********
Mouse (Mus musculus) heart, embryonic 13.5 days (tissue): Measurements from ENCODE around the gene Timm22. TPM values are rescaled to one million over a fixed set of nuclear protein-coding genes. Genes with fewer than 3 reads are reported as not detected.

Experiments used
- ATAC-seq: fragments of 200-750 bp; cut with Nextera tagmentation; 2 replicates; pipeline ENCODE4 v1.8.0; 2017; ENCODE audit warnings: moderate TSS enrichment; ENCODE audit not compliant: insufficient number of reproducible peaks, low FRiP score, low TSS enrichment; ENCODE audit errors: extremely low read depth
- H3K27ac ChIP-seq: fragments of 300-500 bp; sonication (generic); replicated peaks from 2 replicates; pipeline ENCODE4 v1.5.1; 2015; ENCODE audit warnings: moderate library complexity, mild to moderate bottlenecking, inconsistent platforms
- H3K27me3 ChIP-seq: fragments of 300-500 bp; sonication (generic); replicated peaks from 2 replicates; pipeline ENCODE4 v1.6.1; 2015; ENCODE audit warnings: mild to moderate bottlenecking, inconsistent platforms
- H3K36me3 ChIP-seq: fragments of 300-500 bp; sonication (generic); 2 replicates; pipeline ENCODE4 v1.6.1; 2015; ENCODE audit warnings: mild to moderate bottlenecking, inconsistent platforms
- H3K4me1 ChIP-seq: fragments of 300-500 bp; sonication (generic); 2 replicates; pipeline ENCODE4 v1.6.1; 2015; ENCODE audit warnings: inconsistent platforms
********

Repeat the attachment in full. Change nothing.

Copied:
Mouse (Mus musculus) heart, embryonic 13.5 days (tissue): Measurements from ENCODE around the gene Timm22. TPM values are rescaled to one million over a fixed set of nuclear protein-coding genes. Genes with fewer than 3 reads are reported as not detected.

Experiments used
- ATAC-seq: fragments of 200-750 bp; cut with Nextera tagmentation; 2 replicates; pipeline ENCODE4 v1.8.0; 2017; ENCODE audit warnings: moderate TSS enrichment; ENCODE audit not compliant: insufficient number of reproducible peaks, low FRiP score, low TSS enrichment; ENCODE audit errors: extremely low read depth
- H3K27ac ChIP-seq: fragments of 300-500 bp; sonication (generic); replicated peaks from 2 replicates; pipeline ENCODE4 v1.5.1; 2015; ENCODE audit warnings: moderate library complexity, mild to moderate bottlenecking, inconsistent platforms
- H3K27me3 ChIP-seq: fragments of 300-500 bp; sonication (generic); replicated peaks from 2 replicates; pipeline ENCODE4 v1.6.1; 2015; ENCODE audit warnings: mild to moderate bottlenecking, inconsistent platforms
- H3K36me3 ChIP-seq: fragments of 300-500 bp; sonication (generic); 2 replicates; pipeline ENCODE4 v1.6.1; 2015; ENCODE audit warnings: mild to moderate bottlenecking, inconsistent platforms
- H3K4me1 ChIP-seq: fragments of 300-500 bp; sonication (generic); 2 replicates; pipeline ENCODE4 v1.6.1; 2015; ENCODE audit warnings: inconsistent platforms